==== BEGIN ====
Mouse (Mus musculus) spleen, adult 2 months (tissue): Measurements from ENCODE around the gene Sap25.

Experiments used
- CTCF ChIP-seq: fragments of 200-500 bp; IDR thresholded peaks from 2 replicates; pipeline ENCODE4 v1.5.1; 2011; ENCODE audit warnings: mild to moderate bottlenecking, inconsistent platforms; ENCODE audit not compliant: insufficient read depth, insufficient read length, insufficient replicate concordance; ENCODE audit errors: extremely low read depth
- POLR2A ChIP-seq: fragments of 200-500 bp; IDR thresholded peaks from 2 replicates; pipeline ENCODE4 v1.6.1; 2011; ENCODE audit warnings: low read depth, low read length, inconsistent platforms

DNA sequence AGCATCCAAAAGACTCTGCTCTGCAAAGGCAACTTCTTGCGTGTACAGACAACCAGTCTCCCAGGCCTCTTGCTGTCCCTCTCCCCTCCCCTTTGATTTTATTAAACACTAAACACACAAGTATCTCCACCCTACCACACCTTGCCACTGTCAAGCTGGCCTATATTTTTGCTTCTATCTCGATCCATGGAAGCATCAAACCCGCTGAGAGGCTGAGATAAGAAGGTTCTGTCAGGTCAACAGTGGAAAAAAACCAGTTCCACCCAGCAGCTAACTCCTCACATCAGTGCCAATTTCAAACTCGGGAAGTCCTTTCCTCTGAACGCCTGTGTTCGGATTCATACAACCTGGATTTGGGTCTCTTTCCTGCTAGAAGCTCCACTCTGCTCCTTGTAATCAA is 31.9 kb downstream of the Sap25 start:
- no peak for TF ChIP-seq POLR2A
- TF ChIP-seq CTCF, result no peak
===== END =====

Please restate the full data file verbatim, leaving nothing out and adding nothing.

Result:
Mouse (Mus musculus) spleen, adult 2 months (tissue): Measurements from ENCODE around the gene Sap25.

Experiments used
- CTCF ChIP-seq: fragments of 200-500 bp; IDR thresholded peaks from 2 replicates; pipeline ENCODE4 v1.5.1; 2011; ENCODE audit warnings: mild to moderate bottlenecking, inconsistent platforms; ENCODE audit not compliant: insufficient read depth, insufficient read length, insufficient replicate concordance; ENCODE audit errors: extremely low read depth
- POLR2A ChIP-seq: fragments of 200-500 bp; IDR thresholded peaks from 2 replicates; pipeline ENCODE4 v1.6.1; 2011; ENCODE audit warnings: low read depth, low read length, inconsistent platforms

DNA sequence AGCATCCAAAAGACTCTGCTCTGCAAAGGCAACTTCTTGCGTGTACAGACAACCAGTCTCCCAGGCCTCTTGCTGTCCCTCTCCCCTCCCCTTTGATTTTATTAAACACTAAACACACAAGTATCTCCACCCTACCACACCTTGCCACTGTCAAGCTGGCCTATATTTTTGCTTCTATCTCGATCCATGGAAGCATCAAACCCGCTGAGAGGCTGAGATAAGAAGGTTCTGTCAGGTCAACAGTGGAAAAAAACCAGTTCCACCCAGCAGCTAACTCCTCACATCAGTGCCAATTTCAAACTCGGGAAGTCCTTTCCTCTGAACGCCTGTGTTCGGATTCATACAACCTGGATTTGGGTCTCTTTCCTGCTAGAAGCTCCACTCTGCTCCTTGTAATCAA is 31.9 kb downstream of the Sap25 start:
- no peak for TF ChIP-seq POLR2A
- TF ChIP-seq CTCF, result no peak